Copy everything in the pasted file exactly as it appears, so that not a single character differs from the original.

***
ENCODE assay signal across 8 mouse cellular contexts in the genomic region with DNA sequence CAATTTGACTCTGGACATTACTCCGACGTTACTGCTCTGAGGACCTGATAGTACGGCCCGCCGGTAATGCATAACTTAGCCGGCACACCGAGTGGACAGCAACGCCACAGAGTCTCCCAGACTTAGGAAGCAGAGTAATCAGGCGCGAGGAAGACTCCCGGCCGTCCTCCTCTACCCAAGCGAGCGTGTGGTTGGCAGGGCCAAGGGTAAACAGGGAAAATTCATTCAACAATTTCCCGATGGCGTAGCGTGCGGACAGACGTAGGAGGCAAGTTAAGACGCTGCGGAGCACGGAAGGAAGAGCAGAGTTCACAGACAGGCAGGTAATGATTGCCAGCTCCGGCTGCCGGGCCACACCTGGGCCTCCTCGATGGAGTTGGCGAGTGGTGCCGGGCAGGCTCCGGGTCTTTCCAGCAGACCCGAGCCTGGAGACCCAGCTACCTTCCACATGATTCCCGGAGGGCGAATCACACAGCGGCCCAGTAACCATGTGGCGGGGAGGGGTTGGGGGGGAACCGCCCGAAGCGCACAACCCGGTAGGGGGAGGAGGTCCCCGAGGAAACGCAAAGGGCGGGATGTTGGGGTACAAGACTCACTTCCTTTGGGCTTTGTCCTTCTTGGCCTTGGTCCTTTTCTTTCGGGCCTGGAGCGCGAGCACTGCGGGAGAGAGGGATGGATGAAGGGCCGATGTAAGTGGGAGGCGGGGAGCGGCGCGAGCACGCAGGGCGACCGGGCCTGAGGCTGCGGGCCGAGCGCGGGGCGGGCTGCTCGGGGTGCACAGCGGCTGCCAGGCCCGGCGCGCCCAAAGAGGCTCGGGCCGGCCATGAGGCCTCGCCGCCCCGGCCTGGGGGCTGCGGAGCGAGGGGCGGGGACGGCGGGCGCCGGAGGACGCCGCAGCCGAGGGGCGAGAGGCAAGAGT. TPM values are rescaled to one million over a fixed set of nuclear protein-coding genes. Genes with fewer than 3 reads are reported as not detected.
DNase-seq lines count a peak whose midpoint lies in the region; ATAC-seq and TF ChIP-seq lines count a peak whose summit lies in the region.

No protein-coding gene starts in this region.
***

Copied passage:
ENCODE assay signal across 8 mouse cellular contexts in the genomic region with DNA sequence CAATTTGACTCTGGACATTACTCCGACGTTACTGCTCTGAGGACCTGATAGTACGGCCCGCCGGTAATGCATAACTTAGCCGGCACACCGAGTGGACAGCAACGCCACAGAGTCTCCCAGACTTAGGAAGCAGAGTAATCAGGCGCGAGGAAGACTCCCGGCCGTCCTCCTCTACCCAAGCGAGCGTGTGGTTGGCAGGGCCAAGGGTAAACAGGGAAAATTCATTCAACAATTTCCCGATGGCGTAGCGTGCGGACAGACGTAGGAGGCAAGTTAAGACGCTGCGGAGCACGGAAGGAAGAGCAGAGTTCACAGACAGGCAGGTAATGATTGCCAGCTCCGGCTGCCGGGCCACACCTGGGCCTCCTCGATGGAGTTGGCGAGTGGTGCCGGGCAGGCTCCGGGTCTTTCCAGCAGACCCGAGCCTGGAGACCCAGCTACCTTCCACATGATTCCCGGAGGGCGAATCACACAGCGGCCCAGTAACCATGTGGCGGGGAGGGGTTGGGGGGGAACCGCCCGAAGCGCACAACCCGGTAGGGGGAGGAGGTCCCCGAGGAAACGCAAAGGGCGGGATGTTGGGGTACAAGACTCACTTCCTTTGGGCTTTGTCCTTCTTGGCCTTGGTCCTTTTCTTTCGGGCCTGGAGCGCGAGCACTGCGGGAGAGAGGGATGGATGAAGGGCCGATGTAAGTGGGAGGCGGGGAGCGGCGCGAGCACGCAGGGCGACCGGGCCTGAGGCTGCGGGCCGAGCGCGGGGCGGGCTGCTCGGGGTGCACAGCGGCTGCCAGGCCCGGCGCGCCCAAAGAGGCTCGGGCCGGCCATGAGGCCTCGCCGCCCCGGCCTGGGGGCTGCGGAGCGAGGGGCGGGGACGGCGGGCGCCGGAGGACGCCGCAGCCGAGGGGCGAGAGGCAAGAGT. TPM values are rescaled to one million over a fixed set of nuclear protein-coding genes. Genes with fewer than 3 reads are reported as not detected.
DNase-seq lines count a peak whose midpoint lies in the region; ATAC-seq and TF ChIP-seq lines count a peak whose summit lies in the region.

No protein-coding gene starts in this region.